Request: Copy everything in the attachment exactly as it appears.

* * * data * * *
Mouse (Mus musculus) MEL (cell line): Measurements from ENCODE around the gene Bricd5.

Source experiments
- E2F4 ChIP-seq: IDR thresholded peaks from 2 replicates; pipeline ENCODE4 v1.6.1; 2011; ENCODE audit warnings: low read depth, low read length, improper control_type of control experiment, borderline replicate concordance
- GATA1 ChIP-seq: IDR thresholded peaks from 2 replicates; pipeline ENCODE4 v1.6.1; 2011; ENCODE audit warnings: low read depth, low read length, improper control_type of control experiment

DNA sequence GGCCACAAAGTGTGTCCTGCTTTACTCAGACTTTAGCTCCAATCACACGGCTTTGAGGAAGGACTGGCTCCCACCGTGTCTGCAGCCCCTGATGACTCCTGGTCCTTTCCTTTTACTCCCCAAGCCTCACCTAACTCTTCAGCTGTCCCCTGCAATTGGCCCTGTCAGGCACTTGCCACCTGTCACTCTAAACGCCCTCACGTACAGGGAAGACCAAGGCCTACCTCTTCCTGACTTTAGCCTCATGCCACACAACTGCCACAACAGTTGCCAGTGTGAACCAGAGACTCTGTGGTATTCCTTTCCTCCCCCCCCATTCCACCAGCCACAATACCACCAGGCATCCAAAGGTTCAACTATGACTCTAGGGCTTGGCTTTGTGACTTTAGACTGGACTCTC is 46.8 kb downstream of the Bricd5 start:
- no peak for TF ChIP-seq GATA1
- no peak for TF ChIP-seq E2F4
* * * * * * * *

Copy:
Mouse (Mus musculus) MEL (cell line): Measurements from ENCODE around the gene Bricd5.

Source experiments
- E2F4 ChIP-seq: IDR thresholded peaks from 2 replicates; pipeline ENCODE4 v1.6.1; 2011; ENCODE audit warnings: low read depth, low read length, improper control_type of control experiment, borderline replicate concordance
- GATA1 ChIP-seq: IDR thresholded peaks from 2 replicates; pipeline ENCODE4 v1.6.1; 2011; ENCODE audit warnings: low read depth, low read length, improper control_type of control experiment

DNA sequence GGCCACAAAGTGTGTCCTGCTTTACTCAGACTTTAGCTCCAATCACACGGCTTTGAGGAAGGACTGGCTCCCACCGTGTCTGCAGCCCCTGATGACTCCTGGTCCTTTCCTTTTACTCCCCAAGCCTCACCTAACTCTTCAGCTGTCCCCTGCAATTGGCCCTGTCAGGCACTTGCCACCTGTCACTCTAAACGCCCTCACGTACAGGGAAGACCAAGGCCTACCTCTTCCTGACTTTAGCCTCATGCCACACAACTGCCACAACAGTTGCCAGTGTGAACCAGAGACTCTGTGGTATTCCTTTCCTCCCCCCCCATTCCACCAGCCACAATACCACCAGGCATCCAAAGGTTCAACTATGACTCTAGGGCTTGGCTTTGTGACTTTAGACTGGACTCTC is 46.8 kb downstream of the Bricd5 start:
- no peak for TF ChIP-seq GATA1
- no peak for TF ChIP-seq E2F4